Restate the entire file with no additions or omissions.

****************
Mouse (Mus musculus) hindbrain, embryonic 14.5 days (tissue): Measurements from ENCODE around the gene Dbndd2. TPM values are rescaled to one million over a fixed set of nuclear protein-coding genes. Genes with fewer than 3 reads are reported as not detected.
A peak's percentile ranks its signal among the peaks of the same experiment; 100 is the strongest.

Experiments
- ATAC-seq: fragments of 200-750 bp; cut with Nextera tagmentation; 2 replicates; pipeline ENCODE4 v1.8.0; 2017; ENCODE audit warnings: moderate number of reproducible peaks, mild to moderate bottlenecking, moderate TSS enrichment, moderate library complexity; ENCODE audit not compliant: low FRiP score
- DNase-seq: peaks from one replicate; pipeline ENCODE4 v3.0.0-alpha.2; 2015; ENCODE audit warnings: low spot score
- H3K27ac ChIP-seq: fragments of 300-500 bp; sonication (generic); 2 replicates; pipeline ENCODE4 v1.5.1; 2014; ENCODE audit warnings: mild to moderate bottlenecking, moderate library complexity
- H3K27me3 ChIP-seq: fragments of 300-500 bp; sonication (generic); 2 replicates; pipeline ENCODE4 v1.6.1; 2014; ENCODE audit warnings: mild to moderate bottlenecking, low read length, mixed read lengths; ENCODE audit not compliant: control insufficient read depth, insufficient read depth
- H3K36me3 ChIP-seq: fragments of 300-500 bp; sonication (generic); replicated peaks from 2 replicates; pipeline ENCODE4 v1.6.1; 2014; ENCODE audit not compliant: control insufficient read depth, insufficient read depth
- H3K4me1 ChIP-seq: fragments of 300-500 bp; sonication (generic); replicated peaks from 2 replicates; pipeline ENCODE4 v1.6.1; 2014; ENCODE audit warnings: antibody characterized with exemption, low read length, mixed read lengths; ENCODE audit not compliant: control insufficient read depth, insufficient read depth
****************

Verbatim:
Mouse (Mus musculus) hindbrain, embryonic 14.5 days (tissue): Measurements from ENCODE around the gene Dbndd2. TPM values are rescaled to one million over a fixed set of nuclear protein-coding genes. Genes with fewer than 3 reads are reported as not detected.
A peak's percentile ranks its signal among the peaks of the same experiment; 100 is the strongest.

Experiments
- ATAC-seq: fragments of 200-750 bp; cut with Nextera tagmentation; 2 replicates; pipeline ENCODE4 v1.8.0; 2017; ENCODE audit warnings: moderate number of reproducible peaks, mild to moderate bottlenecking, moderate TSS enrichment, moderate library complexity; ENCODE audit not compliant: low FRiP score
- DNase-seq: peaks from one replicate; pipeline ENCODE4 v3.0.0-alpha.2; 2015; ENCODE audit warnings: low spot score
- H3K27ac ChIP-seq: fragments of 300-500 bp; sonication (generic); 2 replicates; pipeline ENCODE4 v1.5.1; 2014; ENCODE audit warnings: mild to moderate bottlenecking, moderate library complexity
- H3K27me3 ChIP-seq: fragments of 300-500 bp; sonication (generic); 2 replicates; pipeline ENCODE4 v1.6.1; 2014; ENCODE audit warnings: mild to moderate bottlenecking, low read length, mixed read lengths; ENCODE audit not compliant: control insufficient read depth, insufficient read depth
- H3K36me3 ChIP-seq: fragments of 300-500 bp; sonication (generic); replicated peaks from 2 replicates; pipeline ENCODE4 v1.6.1; 2014; ENCODE audit not compliant: control insufficient read depth, insufficient read depth
- H3K4me1 ChIP-seq: fragments of 300-500 bp; sonication (generic); replicated peaks from 2 replicates; pipeline ENCODE4 v1.6.1; 2014; ENCODE audit warnings: antibody characterized with exemption, low read length, mixed read lengths; ENCODE audit not compliant: control insufficient read depth, insufficient read depth